[ISN] DOT sees security short-changed

From: InfoSec News (isnat_private)
Date: Tue Jan 15 2002 - 22:12:48 PST

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    By Diane Frank 
    Jan. 15, 2002
    The Transportation Department is working with the Bush administration
    to ensure that information security is not left behind as increasing
    amounts of money go to strengthen the other forms of security
    throughout the department, top information technology officials said
    Jan. 14.
    DOT, and particularly the Federal Aviation Administration, received a
    good portion of the emergency supplemental funding made available by
    Congress to address homeland security after the Sept. 11 terrorist
    attacks. But despite numerous requests, none of that money has gone to
    information security needs, said Eugene Taylor, DOT's deputy chief
    information officer, at the Transportation Research Board's annual
    meeting in Washington, D.C.
    The department has shifted a lot of resources within the chief
    information officer's budget to the security program for initiatives
    such as performing vulnerability analyses on all systems, establishing
    departmentwide standards, and creating a single incident response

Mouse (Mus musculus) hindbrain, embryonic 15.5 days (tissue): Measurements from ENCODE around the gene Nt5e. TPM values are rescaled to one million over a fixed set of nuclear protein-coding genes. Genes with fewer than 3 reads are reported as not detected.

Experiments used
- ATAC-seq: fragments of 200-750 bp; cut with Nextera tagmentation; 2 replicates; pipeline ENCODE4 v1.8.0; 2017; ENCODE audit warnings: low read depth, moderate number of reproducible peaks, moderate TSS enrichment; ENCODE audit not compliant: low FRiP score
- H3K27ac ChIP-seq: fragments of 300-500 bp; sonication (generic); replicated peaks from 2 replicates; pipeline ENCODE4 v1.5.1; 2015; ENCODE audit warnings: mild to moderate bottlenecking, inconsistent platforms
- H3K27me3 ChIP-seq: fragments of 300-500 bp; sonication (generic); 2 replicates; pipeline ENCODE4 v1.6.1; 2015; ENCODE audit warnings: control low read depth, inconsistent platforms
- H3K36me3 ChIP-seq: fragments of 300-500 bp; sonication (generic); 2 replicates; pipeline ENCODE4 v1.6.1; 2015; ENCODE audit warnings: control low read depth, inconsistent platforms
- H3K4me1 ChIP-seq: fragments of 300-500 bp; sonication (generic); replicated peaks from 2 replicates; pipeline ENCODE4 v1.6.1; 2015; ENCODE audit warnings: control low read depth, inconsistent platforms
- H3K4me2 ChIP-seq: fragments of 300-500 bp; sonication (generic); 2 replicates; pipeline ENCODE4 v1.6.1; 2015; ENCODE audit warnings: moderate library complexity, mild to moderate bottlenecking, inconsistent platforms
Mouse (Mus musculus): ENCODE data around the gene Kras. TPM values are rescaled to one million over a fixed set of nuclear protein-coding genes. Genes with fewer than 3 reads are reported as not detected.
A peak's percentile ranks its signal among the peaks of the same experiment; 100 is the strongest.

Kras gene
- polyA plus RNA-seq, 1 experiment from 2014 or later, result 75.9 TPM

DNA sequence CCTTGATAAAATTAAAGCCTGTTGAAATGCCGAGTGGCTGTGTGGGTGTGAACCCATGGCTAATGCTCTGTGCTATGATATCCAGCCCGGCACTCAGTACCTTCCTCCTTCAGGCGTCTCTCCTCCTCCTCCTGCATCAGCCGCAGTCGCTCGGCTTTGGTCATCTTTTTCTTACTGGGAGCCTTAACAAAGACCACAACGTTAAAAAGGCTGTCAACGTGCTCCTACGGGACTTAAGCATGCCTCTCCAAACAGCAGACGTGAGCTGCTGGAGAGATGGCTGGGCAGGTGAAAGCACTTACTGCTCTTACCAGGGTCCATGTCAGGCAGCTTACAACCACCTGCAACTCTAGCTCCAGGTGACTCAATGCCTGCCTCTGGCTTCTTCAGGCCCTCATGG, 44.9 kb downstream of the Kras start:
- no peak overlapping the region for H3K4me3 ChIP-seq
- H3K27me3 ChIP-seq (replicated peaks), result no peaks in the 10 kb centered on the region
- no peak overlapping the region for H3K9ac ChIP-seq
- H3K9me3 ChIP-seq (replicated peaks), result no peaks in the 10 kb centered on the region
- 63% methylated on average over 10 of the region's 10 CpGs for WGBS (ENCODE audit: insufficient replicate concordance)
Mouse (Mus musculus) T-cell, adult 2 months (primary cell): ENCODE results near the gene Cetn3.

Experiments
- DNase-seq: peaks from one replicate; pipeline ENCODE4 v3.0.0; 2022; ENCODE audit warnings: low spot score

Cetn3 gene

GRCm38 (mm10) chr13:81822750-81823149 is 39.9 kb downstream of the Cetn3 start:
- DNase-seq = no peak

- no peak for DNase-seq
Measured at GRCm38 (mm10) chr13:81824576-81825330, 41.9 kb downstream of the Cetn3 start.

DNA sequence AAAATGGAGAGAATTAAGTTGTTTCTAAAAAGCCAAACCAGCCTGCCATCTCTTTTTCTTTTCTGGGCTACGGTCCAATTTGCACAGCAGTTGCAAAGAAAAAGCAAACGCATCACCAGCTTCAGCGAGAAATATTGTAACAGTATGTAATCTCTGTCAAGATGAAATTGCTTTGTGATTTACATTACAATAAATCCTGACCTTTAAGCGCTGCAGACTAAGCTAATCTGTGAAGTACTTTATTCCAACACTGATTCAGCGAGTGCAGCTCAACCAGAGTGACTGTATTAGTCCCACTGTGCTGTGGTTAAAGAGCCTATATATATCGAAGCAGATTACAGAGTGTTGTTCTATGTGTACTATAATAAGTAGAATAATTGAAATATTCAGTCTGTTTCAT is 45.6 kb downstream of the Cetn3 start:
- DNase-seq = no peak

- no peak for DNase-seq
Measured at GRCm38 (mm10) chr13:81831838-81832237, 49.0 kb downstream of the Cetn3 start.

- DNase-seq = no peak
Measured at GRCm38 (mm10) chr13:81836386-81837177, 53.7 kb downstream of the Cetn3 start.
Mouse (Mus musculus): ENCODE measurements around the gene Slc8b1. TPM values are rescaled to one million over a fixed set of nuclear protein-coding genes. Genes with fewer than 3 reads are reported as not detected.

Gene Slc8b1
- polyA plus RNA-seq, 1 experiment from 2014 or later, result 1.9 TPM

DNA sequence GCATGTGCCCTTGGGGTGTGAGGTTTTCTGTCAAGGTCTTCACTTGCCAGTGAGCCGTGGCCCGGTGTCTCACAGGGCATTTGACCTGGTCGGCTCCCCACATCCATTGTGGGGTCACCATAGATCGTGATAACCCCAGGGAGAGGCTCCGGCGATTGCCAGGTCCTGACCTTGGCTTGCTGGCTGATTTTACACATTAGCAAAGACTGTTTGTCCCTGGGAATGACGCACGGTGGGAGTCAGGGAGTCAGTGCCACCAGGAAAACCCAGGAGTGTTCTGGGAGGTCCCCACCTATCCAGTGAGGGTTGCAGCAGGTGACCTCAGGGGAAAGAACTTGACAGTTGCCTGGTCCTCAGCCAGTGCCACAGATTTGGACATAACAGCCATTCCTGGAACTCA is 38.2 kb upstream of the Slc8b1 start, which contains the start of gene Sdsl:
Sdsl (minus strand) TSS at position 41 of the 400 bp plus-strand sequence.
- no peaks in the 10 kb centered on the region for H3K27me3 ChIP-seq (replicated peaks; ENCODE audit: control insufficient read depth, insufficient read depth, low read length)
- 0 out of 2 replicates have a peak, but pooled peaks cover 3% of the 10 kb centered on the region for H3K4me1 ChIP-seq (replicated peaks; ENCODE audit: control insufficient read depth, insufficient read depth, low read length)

center, Taylor said.
    Lisa Schlosser, the new associate CIO for information security, is
    taking advantage of the charter to create a Transportation Security
    Administration to move forward on several cybersecurity programs that
    the department and the administration can use, Taylor said.
    This has meant slicing funding for programs that may end up getting
    into trouble later because of unexpected cuts, but that decision had
    to be weighed against getting into immediate trouble because of
    security shortcomings, he said.
    DOT will ask again for money from the remaining supplemental funds,
    and "if we don't get emergency supplemental funding, we'll continue to
    bump along," Taylor said.
    It does look as if increased information security funding will come in
    the fiscal 2003 budget request, which Bush will submit to Congress
    next month, he said. "So if we can get through the next nine months,
    then I think we can really do some good," he said.
    The FAA, meanwhile, is meeting this week with Richard Clarke, the
    president's cyberspace security adviser, on a number of issues, and
    funding will be a major topic of the discussion, said Daniel Mehan,
    FAA's CIO.
    The agency has more money for information security than even two years
    ago, enabling the CIO's Office to establish an around-the-clock
    computer security incident response center and to perform
    certification and accreditations on all new systems  but such efforts
    are still "sparsely funded," he said.
    That means cutting back on FAA's ability to meet governmentwide
    requirements, such as being able to review groups of systems, rather
    than the required review for every system, Mehan said.
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